“No summer’s high. No warm July. No harvest moon to light one tender August night. No autumn breeze. No falling leaves. Not even time for birds to fly to southern skies.” – Stevie Wonder, “I Just Called To Say I Love You”
Stevie Wonder, born Stevland Hardaway Judkins, on May 13, 1950, is arguably one of the greatest American singer-songwriter/musicians of all time. Of his many hits, “I Just Called To Say I Love You” is a personal favorite, with beautiful lyrics that are able to evoke the sensations of the seasons. It’s often said that the loss of one of the senses leads to sharpening of others, and this is poignantly reflected in Stevie Wonder’s song-writing abilities. Despite his blindness, his lyrics produce the warmth of the sun on bare skin, the sounds of rustling leaves in the breeze, and even the vision of blue skies fading into golden sunsets.
Stevie Wonder lost his vision shortly after birth, reportedly from retinopathy of prematurity (ROP). According to various reports, he was born six weeks premature, and hospitalized in the neonatal intensive care unit, where he did receive oxygen therapy. In the early 1950s, little was known about the long-term adverse effects of hyperoxia on preterm neonates, as ROP (as it is known today) had just been described by Dr. T.L. Terry in 1942 (named “retrolental fibroplasia”).
At that time, high levels of oxygen exposure were common for preterm infants, and these practices led to an explosion in ROP incidence and long-term visual consequences, including blindness, in ex-preterm infants. Following, there was a growing body of evidence in clinical cohorts and animal models that showed increased duration and concentration of oxygen exposure was a causative factor for ROP. In 1954, the American Academy of Ophthalmology and Otolaryngology recommended minimizing oxygen use in preterm infants. This, unfortunately, would prove too late to help Stevie Wonder.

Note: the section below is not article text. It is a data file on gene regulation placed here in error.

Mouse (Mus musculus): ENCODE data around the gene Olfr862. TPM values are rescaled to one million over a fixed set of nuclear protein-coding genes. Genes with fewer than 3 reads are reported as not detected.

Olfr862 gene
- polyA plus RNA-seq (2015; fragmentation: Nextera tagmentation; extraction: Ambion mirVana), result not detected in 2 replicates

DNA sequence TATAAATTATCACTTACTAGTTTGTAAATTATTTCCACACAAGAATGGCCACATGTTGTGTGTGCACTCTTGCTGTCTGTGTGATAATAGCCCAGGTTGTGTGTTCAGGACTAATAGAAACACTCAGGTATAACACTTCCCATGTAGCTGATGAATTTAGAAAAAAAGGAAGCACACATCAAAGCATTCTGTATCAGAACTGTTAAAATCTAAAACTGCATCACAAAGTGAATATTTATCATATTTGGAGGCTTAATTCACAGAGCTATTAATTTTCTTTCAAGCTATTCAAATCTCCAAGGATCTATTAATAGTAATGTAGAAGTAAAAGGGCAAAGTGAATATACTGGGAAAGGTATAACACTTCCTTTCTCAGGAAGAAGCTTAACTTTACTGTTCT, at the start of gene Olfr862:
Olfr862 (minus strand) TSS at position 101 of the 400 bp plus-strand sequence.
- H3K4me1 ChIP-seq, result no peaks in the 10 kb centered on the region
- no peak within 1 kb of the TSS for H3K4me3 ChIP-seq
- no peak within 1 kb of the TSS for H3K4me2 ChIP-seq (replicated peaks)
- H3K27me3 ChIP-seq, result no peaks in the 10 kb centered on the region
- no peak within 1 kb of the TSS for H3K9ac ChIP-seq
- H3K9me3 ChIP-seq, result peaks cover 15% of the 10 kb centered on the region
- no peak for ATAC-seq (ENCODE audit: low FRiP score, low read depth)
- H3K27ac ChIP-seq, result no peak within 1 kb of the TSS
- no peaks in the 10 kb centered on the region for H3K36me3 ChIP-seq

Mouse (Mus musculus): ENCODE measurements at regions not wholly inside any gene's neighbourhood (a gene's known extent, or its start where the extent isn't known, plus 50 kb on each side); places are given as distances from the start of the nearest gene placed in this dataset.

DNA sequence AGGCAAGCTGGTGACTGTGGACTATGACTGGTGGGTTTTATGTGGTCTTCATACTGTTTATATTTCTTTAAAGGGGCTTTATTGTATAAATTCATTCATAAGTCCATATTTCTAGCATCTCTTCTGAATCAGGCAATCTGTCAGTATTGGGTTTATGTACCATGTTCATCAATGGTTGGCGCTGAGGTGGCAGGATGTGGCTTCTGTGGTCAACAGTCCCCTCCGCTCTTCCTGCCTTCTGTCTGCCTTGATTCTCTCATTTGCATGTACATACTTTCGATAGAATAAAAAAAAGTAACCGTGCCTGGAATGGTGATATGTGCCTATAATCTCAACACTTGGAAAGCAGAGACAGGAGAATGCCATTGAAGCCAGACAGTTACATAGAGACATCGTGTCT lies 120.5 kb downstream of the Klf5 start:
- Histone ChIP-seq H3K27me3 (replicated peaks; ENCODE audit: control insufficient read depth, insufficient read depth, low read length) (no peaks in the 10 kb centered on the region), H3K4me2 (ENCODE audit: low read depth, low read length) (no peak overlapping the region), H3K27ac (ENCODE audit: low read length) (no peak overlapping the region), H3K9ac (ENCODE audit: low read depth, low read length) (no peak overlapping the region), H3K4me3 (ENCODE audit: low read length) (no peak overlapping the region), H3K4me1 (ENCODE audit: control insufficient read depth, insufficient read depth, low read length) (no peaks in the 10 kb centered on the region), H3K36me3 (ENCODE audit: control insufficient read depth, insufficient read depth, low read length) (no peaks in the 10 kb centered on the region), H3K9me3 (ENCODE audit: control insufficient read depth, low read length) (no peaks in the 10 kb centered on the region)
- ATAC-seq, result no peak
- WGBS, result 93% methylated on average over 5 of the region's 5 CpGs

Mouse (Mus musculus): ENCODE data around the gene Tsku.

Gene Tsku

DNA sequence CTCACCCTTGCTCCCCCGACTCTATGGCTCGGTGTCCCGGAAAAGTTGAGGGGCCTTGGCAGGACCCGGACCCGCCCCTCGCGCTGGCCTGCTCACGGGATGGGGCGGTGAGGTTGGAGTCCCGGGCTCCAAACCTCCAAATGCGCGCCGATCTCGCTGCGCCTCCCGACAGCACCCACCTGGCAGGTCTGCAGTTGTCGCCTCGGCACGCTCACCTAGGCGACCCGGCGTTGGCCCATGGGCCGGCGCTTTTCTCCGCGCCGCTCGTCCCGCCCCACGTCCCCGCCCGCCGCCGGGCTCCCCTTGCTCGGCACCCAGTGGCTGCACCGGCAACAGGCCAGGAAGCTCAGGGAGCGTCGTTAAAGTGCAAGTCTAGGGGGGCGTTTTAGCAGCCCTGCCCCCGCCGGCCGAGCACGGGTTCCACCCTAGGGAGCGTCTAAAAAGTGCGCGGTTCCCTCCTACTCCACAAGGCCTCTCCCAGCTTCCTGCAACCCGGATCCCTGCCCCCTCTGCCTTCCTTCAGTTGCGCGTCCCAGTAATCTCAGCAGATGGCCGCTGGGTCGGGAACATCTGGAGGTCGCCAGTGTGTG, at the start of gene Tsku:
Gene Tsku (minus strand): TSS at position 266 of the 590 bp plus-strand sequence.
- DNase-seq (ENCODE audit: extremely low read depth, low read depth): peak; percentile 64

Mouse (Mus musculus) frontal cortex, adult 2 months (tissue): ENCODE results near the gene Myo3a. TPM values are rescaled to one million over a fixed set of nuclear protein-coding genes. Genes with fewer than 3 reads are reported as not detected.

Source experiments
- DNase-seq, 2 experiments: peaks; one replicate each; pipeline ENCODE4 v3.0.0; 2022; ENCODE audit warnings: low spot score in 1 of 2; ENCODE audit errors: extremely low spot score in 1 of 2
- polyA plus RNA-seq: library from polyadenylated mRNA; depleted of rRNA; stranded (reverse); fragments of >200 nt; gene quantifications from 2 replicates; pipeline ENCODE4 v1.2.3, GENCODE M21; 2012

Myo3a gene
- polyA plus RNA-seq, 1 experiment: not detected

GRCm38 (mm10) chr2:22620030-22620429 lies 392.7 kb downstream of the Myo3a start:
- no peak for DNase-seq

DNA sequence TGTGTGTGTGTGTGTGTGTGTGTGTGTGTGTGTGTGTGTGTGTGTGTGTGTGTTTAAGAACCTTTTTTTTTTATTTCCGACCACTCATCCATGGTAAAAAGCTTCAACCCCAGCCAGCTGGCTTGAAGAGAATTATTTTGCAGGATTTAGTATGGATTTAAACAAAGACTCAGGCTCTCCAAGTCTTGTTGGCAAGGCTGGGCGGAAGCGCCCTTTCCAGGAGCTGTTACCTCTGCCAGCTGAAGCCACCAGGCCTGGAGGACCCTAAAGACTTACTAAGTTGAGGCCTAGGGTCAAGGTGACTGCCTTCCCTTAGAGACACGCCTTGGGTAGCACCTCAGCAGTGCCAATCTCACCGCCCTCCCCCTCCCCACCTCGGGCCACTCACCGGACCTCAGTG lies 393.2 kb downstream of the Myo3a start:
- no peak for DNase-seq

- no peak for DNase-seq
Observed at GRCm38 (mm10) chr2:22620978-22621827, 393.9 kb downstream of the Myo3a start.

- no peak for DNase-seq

However, since that time, there have been peaks and nadirs in the incidence of ROP, often corresponding to advancements in neonatal care, both in the United States and worldwide. Accordingly, there have been evolving guidelines on who and when to screen, based on epidemiologic data that determine the highest-risk populations.
In the 1990s, the United States recommended ROP screening for all infants born before 34 weeks’ gestation, but the latest revision (2013) recommends screening infants born <30 weeks’ gestational age or <1,500 grams birth weight, or infants with an unstable clinical course with a birth weight between 1,500 and 2,000 grams or gestational age > 30 weeks1.
However, as history teaches us, an understanding of the disease pathophysiology and context of the population being screened are both essential in order to understand newer studies on screening algorithms and newer treatment options, such as anti-vascular endothelial growth factor injections. The articles in February NeoReviews, “Identification and Treatment of Retinopathy of Prematurity: Update 2017,” written by Drs. Sharma and Vanderveen, and “Challenges and Future Directions in the Detection and Treatment of Retinopathy of Prematurity,” by Dr. Quinn, provide an excellent solution for this need.
1Fierson WM; American Academy Section on Ophthalmology; American Academy of Ophthalmology; American Association for Pediatric Ophthalmology and Strabismus; American Association of Certified Orthoptists. Screening examination of premature infants for retinopathy of prematurity. Pediatrics. 2013;131(1):189-95. doi: 10.1542/peds.2012-2996. Epub 2012 Dec 31. Accessed at http://pediatrics.aappublications.org/content/131/1/189 on Feb. 9, 2017.